So they have created their own contract which rides along with and supersedes your contract. This is what is known as an “addendum”. This is especially true when you are dealing with a major bank like “Bank of America” or “Chase”. They are lending and foreclosing all around the country, and they are getting offers from investors in all 50 states. Each state has several Board(s) of Realtors which means there are hundreds of different contracts.

The asset manager does not have time to read through each of them to make sure that there is no sneaky or otherwise unwanted language. So, they created their own addendum form and tell you that you have to abide by it, or they will find another buyer who will.

READ THE ADDENDUM! Then if there’s any question about what it says, ask the Real Estate Agent for clarification.

  1. You’ll Be Buying The Property “As-Is”

Banks will not make repairs after you get a deal with them. Their addendum will make you purchase the property “as-is”. I wanted you to be aware before you submit an offer on a house though, because I have seen many investors attempt to re-negotiate with the bank after a few days of putting the property under contract. That won’t fly! Include some margin in your offers in case you find something “behind the walls”, etc. after closing. If you are wholesaling the property, you don’t need to be exact on repair estimates anyways.

  1. Avoid Using “And/or Assigns”

Using “and/or assigns” is the fastest way to show the broker that you are “new”. In private seller deals, you would ordinarily include language in the contract that allows you to assign it. In bank deals, it’s a BIG ‘NO-NO’!

When you’re wholesaling you have to do a “double-closing” for foreclosure properties. You will incur extra closing costs, but the margins on bank deals make it worth it!   Plus, if you’re using my “no fee” transactional funding, those costs are greatly reduced.

Just be sure you are making offers according to my formula and you will be good to go. But whatever you do… do not attempt to make the contract “assignable”. Rather, plan to close on the property in the name of your entity and sell it same day to your cash buyer.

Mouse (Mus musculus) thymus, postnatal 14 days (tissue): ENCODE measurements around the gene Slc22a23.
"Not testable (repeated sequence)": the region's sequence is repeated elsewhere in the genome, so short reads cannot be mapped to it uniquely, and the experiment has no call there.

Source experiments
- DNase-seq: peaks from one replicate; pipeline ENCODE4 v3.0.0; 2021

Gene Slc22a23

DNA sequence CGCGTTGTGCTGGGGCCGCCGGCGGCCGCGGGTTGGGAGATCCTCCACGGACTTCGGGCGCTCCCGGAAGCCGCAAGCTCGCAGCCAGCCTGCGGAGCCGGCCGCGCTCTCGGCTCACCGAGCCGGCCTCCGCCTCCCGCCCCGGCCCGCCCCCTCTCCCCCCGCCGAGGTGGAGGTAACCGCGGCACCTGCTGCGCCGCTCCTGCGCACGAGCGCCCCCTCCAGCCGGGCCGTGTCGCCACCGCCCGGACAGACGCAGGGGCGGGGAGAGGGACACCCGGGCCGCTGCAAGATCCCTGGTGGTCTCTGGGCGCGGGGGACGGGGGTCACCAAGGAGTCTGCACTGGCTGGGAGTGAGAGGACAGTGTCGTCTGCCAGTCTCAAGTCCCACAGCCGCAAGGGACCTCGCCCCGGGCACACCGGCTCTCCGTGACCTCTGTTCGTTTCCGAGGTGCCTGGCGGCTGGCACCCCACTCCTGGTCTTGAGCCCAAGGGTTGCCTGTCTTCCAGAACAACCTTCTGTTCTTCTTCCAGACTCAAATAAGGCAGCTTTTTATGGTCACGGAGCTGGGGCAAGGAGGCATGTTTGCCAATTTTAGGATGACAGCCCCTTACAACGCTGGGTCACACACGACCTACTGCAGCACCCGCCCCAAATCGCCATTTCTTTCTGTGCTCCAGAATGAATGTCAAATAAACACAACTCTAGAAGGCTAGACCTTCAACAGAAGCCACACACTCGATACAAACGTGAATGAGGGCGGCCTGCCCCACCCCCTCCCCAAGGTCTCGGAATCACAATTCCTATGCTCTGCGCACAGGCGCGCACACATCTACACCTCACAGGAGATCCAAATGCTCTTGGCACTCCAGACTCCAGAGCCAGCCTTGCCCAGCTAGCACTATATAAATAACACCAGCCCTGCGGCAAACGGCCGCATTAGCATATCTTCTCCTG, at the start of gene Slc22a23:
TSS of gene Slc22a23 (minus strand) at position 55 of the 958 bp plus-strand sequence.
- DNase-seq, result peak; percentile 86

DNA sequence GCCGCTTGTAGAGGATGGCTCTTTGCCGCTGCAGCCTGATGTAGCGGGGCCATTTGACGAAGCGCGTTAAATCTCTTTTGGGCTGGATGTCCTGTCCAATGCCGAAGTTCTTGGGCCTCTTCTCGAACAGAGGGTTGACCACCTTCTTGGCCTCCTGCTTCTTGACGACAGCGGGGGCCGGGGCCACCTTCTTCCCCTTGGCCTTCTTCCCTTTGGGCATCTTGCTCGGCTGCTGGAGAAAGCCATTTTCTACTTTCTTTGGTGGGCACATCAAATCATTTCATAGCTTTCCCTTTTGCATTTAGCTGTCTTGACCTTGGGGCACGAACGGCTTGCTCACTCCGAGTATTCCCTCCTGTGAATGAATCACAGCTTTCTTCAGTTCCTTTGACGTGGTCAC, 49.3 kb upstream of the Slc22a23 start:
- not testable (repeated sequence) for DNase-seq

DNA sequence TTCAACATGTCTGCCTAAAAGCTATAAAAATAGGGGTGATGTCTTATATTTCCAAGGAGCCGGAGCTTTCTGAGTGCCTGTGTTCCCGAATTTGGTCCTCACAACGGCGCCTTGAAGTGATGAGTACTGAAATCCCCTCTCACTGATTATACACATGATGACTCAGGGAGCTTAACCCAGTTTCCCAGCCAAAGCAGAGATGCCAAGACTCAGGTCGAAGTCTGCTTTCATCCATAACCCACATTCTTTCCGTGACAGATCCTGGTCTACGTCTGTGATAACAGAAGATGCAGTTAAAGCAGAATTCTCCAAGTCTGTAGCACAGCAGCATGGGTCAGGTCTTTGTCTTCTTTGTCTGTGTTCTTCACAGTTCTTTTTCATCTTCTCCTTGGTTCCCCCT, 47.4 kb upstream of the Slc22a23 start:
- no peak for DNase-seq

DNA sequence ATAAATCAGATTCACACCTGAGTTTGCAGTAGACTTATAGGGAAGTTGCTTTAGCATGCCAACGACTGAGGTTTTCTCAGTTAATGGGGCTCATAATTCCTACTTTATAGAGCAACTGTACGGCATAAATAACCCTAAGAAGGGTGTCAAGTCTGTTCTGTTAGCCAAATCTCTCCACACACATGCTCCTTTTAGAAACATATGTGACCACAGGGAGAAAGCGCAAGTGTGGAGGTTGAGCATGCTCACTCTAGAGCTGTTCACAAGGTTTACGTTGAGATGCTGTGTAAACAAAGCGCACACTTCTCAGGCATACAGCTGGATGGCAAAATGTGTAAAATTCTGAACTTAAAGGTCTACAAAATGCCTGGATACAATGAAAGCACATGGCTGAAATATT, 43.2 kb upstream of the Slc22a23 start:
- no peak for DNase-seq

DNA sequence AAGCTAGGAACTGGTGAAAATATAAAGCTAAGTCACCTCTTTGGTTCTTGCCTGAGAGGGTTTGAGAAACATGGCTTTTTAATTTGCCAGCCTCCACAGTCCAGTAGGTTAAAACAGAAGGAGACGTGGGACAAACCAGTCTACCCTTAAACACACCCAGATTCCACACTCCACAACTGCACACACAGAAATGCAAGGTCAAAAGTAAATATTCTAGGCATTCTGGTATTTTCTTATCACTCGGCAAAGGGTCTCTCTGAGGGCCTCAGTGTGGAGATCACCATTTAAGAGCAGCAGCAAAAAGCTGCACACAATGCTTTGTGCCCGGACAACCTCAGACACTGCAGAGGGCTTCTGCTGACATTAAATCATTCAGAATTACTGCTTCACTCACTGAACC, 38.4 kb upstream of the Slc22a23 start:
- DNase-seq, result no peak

Take a peek below… and learn how to get access to my funds so you can do more deals.

Now that you are aware of these 8 rules, you will be making offers on a house like a pro and you won’t make the same mistakes that most investors make when learning how to deal with each type of seller.

Private sellers tend to believe whatever you say… banks tend NOT to believe whatever you say. You need to PROVE it!!!

If you don’t have the ability to prove it, let me give you the ability…


Discover How to Whip Your Competition & Cash Checks Fast By Following the Most Direct Line to Profits Available Today!

I will give you all the tools and training you need to make quick cash in Real Estate. This is exactly what I wish I had when I was getting started. I have spent decades fine-tuning my Real Estate investing business and every time I create something that works, I make it available to my clients… AKA ‘my extended family’.

I will show you:

  • How to Get Unlimited “Proof of Funds” Letters Backed by Me Personally
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9 thoughts on “8 Simple Rules for Making Offers on Houses That Are “Bank-Owned”

Cam, being able to perform (close) is always a concern for us newbies. Proof of Funds letters are great. However, it takes a significant upfront investment to participate with you. It sure would nice if this was waived until the first deal is done and then collect your fees for your program. After all, your already very successful right? I heard the ole phrase that by investing upfront you weed out the wannabes. There are a lot of us wannabes who want to make the transition to professional investor level. Please consider what I am suggesting.

Your suggestion is a great one but sadly, is completely unrealistic. I could not remain in business if I gave the program to everyone that asked for it for free, especially since going to the “No Fee Funding” model.

The unfortunate reality is that when people have nothing invested they tend to do nothing. I have spent my entire career being saddened by this and other similar realities that are plaguing us as a society.

We have a 2 payment option that helps make the program a reality for a lot of people. Perhaps that will work for you.

I can appreciate your position. Just paid for the mentor program and I am looking forward to working with Clinton.

Thanks for all your advice. My question is that when a state such as mine requires a 90 day hold on REO:
Buyer cannot market or sell the property for 90 days after purchase
What type of contract or strategy do you suggest?
I’d like to, in a way, sell (have a contract between us) the property to my buyer on my closing day or ASAP
They start work on the house and after 90 days it’s transferred to their ownership.
This 90 day limitation is preventing me from grabbing so many REOs!

That’s not a state thing. It’s a seller thing and you’re probably talking about Fannie Mae. If so, read the language because it likely only applies if you’re selling for more than a 20% profit.

Our experience tracks with what Cameron just stated about FNMA. Our realtor in LA told us our offer to sell (on B-C side) had to be less than 120% of our A-B side purchase. As Cam said, stay below that 120% threshold and you should be ok.

What do that mean less then 120% then the A TO B ….WHEN DOING A——– B TO C , DEAL

If you’re buying it for (say) 100k and selling it for 119k you’re good. If you’re buying it for (say) 100k and selling it for 125k you’re not.

Nice Blog Cam, you always deliver great right to the point helpful info that an investor can make more money with.


Bart Corrie
RhinoOne Real Estate Investments LLC